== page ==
A Single’s Guide to Surviving Relationship Season in South Korea (Part 1)

A Single’s Guide to Surviving Relationship Season in South Korea (Part 1)

Judith Villarreal

There are so many things to love about winter in South Korea. The single fact that everything from coffee to lip balm becomes sugar cookie flavored when the cold weather starts to set in is enough to elicit a happy dance from even the grumpiest of Scrooges. Christmas lights begin to twinkle from the windows of every shop while bundled up patrons stroll along the snow kissed pavements soaking in the new season. There’s a magical and cozy feeling that comes along with winter. The warm fuzzies people experience during this time is probably why the season has been deemed “relationship season”. I get it, and it does make sense why so many relationships start during winter. Cold weather is good cuddling weather, after all. But what do you do when you find that everyone around you has suddenly partnered off, and you’re left alone like that odd kid in science class who had to partner with the teacher during frog dissection day?

Being single during this time when you see so many others begin to couple up can be difficult enough back home, but what does it feel like when you’re single and abroad? Everyone’s experience will be different, so I can only speak for myself. With that out there, let’s just say my nights spent at home with spiked hot chocolate and trashy reality television have gotten a tad more frequent than I’d like to admit.

Now don’t get me wrong, I’m not a bitter singleton who thinks we should take all happy couples and relocate them to a remote island where we never have to witness their hand holding or Eskimo kisses ever again. (Unless a place like that already exists. In which case, I’ll start rounding up the couples in South Korea.) Even though I don’t hate couples, I do prefer to avoid couple infested public places so I don’t have to feel the “oh no she’s alone” pity stare from a hundred happy couples.

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Fear not, fellow singles living in South Korea. I’ve chosen to share with you the 3 hotspots to tread through carefully if you wish to avoid being the 101th wheel while you’re out and about in the city being your single, sexy self.

Themed coffee shops tend to have a high rate of being overrun. Have an itch to walk into that cute Hello Kitty café down the street and get yourself a pink latte? Don’t you dare scratch that itch. Not unless you want to be hoarded by caffeine wired couples, the scariest type of couple that exists because they never leave or sleep. They just stare into each other’s coffee glazed eyes for hours. During winter, I choose coffee shops in which to enjoy my cappuccinos much like I would choose where to take shelter during a zombie-pocolypse. Look in through the windows to check for any zombies couples. If the coast is clear, head on in and have yourself a nice latte.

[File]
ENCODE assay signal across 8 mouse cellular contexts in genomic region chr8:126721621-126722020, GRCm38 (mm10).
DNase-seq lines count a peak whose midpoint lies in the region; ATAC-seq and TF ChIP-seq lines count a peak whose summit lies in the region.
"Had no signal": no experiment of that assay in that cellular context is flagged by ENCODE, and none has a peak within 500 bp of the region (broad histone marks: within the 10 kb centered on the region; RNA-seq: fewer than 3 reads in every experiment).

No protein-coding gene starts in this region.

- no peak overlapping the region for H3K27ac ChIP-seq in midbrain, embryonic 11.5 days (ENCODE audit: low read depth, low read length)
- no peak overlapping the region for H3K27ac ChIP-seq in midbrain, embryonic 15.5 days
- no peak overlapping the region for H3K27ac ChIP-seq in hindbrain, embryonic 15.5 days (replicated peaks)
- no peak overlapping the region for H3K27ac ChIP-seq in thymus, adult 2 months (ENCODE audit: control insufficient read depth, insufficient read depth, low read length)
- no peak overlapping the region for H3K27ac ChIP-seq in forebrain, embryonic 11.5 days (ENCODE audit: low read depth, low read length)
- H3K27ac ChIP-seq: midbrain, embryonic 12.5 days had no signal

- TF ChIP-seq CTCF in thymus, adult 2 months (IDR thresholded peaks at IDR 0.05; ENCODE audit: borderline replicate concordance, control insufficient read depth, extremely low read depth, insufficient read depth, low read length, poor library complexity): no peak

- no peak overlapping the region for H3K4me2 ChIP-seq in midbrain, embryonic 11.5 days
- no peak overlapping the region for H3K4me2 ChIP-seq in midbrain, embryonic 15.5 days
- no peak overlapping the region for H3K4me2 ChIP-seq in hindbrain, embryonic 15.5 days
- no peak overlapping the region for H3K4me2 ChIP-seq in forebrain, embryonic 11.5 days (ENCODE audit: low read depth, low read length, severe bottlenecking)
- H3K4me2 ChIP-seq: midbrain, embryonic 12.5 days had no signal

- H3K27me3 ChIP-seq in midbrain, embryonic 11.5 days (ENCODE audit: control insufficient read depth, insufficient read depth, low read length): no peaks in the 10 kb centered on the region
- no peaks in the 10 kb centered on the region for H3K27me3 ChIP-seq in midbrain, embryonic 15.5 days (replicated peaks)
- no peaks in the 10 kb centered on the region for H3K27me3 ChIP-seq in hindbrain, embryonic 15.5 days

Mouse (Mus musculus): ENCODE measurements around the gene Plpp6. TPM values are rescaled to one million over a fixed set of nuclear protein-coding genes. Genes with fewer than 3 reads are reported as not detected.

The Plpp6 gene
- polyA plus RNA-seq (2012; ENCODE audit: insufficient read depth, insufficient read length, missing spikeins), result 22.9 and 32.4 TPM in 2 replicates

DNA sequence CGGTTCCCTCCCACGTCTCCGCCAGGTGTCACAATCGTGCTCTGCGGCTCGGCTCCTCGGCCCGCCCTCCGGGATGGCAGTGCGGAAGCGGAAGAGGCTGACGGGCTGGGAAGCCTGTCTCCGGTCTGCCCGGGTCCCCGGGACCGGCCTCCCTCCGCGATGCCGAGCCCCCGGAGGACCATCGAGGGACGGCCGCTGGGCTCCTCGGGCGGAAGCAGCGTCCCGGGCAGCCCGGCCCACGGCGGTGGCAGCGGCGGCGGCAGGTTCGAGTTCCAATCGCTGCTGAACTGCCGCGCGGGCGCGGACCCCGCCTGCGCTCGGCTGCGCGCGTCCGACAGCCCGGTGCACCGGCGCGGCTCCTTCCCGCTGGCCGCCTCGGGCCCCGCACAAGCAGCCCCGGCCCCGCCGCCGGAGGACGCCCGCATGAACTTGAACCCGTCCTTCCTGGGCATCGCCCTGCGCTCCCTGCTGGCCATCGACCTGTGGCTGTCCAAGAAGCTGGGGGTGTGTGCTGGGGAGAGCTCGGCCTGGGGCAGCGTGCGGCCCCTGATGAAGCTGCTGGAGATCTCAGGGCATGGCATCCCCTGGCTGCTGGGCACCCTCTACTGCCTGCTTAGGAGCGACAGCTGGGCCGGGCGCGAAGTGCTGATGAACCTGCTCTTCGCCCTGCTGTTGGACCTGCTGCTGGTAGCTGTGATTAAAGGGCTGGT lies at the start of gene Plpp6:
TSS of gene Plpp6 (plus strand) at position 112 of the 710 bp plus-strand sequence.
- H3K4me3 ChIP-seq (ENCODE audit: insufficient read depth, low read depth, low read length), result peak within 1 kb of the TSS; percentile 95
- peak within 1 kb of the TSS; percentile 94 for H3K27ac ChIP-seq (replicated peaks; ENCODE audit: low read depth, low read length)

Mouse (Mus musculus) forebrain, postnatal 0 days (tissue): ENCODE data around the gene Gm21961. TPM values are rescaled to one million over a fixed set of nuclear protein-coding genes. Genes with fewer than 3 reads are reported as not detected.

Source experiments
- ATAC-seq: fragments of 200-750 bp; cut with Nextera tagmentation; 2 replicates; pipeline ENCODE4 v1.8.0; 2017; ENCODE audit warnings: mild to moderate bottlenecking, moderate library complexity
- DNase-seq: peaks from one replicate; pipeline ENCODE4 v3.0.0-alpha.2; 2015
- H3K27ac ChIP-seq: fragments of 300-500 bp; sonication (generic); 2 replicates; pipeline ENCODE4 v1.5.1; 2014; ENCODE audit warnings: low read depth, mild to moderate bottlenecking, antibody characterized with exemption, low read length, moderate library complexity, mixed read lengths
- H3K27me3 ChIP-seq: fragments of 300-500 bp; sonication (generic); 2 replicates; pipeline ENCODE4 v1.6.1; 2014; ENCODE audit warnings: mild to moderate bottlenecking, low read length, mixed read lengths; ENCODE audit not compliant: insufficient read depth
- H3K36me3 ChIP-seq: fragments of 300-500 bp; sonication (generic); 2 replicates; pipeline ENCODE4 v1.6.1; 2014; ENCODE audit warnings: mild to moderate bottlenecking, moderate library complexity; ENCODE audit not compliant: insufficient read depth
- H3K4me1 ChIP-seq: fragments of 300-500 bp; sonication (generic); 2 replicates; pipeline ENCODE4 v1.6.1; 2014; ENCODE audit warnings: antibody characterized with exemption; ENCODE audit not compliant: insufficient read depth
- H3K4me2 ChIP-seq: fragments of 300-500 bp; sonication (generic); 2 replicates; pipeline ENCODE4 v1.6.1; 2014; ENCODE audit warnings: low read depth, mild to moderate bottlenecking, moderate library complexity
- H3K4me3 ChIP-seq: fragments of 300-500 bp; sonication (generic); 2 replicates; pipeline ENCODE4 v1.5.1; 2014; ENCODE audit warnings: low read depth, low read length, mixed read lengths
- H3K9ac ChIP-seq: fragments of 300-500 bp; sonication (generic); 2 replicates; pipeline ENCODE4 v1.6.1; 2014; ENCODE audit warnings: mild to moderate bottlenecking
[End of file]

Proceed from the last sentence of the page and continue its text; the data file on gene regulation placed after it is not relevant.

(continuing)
Next place to be wary of on our very short list is the aisle seats in movie theaters. Ok, I know this sounds very specific and maybe even a tad silly, but that’s because you don’t know about “couple seats” yet. That’s right; couples can have their very own private seats off to the side in theaters. I don’t know about you, but the last thing I want to hear when I’ve escaped the winter chills in a cozy heated movie theater is the slurp of kisses from the new couple next to me. When choosing a seat, I usually clutch my popcorn bag, refrain from making eye contact, and make a beeline to the area farthest from the aisle. I advise you, fellow singleton, to do the same.

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The last place I’ll warn you that is usually crawling with pairs of humans attached at the hip is open markets at night. Truth be told, I love open markets (I even wrote an entire blog post on open markets.), but at night they are packed with couples who wait in line by the fortunetellers’ stands. They shiver together in the cold as they giggle and whisper, trying to guess what the fortuneteller cards have in store for their future. Are they a good match for each other? Will their first child be a boy or a girl? Will they still be together after they graduate high school?

From what I’ve learned from my Korean friends, young couples going to see fortune tellers is quite a new trend, but it’s definitely a strong one. If you’re brave enough to venture the open markets at night, steer clear of fortuneteller tents.

There they are, friends. The top three places to be aware of when navigating the South Korean Relationship Season as a singleton. Be sure to check back here next week. I’ll be sharing the best places to hang out in South Korea with your likeminded unattached friends. Stay warm, stay strong.

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